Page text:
When I was growing up, I was a big fan of fairy tales, like many little girls are. One of my favorites, Sleeping Beauty, featured three good fairies who bestowed gifts upon the main character, Aurora.
Their gifts weren’t ones that could be unwrapped though – they were the gift of beauty, the gift of song, and the gift of weakening Maleficent’s curse on Aurora.
Ever since I was little, I’ve always wished real life could be like that – that babies could be given these gifts and blessings instead of rattles and stuffed animals in the hospital.
If I could grant my children gifts like these, my wishes would be:
- For them to have a life without worry: We lose so much time, happiness and energy worrying about everything. We worry about things that won’t happen. We worry about things we have no control over. Our worry robs us of so much. It lessens our enjoyment of the truly magical things that are happening all around us every day. While we’re focusing on worry, we aren’t focused on the things that are most important to us.
- The ability to save money: It’s easy to become an over spender. Every commercial we see is designed to make us want to run out and spend money. Every magazine we look at features clothes, perfumes and jewelry that tempt us. We’re living in a society of people who are worried about keeping up with their neighbors and living a celebrity lifestyle on a teacher’s salary. I’m not immune to the pressure. In my younger days, I bought into it hook, line and sinker. I hope my kids don’t. Saving money gives you so much freedom and many more options than you have when you are saddled by extensive debt.
- Not to become obsessed with their looks: We live in a society where people would rather pay thousands of dollars and be cut during surgeries than spend another day looking at their real image in the mirror. That’s their choice, of course, but one of my top wishes for my children would be for them to learn to love their physical imperfections. I’m still learning to relax when it comes to mine. I hope by embracing mine, they’ll learn to tolerate theirs.
- To make physical fitness a priority: As people always say, you have to protect your health. Staying fit is one of the best ways to do that. There’s something so satisfying about being able to do activities you never thought you would be able to. My first half marathon taught me that, and I hope it’s a lesson my kids learn someday. You should always challenge yourself to push the boundaries of what you can do because you don’t only become physically stronger, but mentally tougher too.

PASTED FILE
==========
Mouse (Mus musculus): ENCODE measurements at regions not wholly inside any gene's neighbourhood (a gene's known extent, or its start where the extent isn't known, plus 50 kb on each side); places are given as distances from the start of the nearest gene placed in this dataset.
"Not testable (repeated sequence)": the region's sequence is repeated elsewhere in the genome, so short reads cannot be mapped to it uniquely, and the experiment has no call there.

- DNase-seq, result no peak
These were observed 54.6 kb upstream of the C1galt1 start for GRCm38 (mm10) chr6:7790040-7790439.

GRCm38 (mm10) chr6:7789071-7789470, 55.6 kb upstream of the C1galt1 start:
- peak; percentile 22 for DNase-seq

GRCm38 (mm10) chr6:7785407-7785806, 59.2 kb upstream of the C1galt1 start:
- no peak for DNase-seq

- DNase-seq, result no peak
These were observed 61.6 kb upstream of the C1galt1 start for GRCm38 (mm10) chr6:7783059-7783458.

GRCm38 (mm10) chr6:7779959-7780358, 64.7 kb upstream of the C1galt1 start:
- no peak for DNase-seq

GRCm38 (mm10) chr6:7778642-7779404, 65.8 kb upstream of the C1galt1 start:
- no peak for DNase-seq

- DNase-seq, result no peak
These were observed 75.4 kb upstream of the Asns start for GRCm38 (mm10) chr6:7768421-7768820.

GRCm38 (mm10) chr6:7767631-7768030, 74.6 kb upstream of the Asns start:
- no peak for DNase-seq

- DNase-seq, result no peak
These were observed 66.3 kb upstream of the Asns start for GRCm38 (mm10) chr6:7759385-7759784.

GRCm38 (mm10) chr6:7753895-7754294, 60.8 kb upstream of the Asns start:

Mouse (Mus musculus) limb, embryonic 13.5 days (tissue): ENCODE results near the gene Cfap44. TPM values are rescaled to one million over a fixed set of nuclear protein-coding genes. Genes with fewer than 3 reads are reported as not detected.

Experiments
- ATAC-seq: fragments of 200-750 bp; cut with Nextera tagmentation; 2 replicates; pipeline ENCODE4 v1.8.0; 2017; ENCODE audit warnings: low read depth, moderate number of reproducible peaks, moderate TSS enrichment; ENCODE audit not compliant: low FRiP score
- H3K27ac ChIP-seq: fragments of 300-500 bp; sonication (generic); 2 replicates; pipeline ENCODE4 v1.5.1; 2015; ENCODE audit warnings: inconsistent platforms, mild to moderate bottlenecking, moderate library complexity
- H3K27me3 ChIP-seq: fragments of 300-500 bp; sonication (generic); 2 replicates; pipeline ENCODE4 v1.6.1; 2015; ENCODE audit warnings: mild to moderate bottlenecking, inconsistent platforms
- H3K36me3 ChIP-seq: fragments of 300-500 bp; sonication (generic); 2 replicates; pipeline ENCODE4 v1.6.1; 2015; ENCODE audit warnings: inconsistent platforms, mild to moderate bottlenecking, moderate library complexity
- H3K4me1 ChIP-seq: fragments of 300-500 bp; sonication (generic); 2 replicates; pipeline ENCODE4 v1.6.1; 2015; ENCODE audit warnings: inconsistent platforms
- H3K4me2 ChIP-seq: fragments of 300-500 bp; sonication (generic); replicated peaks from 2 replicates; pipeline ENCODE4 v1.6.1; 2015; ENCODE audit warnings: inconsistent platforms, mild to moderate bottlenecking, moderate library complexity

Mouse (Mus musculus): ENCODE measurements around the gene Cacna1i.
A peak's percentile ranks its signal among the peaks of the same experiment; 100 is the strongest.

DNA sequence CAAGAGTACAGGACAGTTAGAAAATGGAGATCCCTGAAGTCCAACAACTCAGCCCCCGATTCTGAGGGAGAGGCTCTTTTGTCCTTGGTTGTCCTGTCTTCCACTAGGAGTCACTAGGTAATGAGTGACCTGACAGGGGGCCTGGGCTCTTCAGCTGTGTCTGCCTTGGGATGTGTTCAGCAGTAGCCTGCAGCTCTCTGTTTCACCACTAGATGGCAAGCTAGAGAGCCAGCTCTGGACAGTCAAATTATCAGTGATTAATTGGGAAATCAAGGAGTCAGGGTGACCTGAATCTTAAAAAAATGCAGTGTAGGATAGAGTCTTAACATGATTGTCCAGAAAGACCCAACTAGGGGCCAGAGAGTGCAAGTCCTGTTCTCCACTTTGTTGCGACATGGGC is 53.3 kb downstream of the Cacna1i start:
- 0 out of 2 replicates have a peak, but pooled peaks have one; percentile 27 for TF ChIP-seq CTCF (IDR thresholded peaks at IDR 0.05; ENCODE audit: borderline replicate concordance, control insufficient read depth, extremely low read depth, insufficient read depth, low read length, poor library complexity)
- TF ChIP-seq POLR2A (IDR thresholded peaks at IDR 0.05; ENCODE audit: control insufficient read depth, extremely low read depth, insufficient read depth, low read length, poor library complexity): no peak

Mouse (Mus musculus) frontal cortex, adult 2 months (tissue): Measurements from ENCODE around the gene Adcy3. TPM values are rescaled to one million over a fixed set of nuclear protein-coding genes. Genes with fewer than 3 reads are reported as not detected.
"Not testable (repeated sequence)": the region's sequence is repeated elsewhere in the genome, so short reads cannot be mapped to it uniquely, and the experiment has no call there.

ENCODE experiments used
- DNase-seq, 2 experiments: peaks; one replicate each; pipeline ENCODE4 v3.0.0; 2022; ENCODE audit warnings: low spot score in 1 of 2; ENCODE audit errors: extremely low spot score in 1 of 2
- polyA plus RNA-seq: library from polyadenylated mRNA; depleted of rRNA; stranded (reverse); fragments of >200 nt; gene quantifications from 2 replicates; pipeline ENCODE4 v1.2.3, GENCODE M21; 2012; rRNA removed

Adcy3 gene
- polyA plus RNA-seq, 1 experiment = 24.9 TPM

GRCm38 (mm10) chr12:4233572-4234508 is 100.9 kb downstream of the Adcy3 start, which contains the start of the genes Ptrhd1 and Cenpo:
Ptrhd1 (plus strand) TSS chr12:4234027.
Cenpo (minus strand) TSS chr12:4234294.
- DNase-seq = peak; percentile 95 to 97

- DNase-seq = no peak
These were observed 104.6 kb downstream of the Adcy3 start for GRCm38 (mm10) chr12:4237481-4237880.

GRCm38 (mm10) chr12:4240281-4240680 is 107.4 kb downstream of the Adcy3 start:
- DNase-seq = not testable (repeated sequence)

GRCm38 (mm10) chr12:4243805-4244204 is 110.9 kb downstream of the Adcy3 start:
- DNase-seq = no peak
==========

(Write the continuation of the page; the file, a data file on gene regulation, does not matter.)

- That they have their own children someday: I hope with all my heart that they’ll have children so they can feel the intense, pure love that parents have for their children. There really is nothing like that feeling.
- That they find hobbies or passions that make them feel alive: Being a mom, I hope whatever they choose is safe, but I hope they find passions that make them wake up every day ready to tear up the world. They see me pursue my passions – metal detecting and running — and I hope that’s enough to get them to seek out their own.
- They’ll find a job that doesn’t feel like work: I’ve had jobs that gave me nightmares and jobs that I enjoyed so much I almost felt bad about collecting a paycheck. I hope that whatever field they choose to pursue, they’ll love what they do. It doesn’t matter to me what they do, as long as it’s honest work. While some parents might want to raise “successful” children who become doctors or lawyers, I just want my kids to be happy. That’s worth more than all the success in the world.
- That they always stay good friends: This wish is so important to me because I have such a great relationship with my eight brothers and sisters. Whenever I need a laugh or a companion, I can call my siblings and one of them will come through. We all live within two hours of each other, and many of us live in the same town. I hope my son and daughter will choose to live near each other and that they’ll always be as close as they are right now. They are such good friends to each other, I can’t imagine it any other way.
- That they’ll always look up to me: Adult children sometimes judge their parents harshly. The unconditional love they felt for their folks as young children slowly tarnishes bit by bit when they realize their parents are just flawed people who don’t actually have all the answers. Parents aren’t perfect. But I hope when their adult eyes see me as I truly am that they’ll still have respect, love and admiration for me. Every single day, I try to be someone worthy of their trust and love. They are the first people I think of in the morning and the last ones I think of as I close my eyes at night.
Something my childhood mind didn’t realize about wishes, however, is this – it’s not enough to wish. You have to be willing to roll up your sleeves and get to work to make your wishes come true. If you stand idly by, making wishes but not plans, you won’t accomplish anything.
While some things are out of your control, you can make good choices that, with a little bit of luck, will bring you closer to reaching your goals. So while I’ll teach my children to throw a penny into every fountain we see so they can make a wish, I’m also going to teach them to always know their own mind. They need to figure out what’s important to them and the kind of life they want, and then pursue it with every bit of energy they can muster.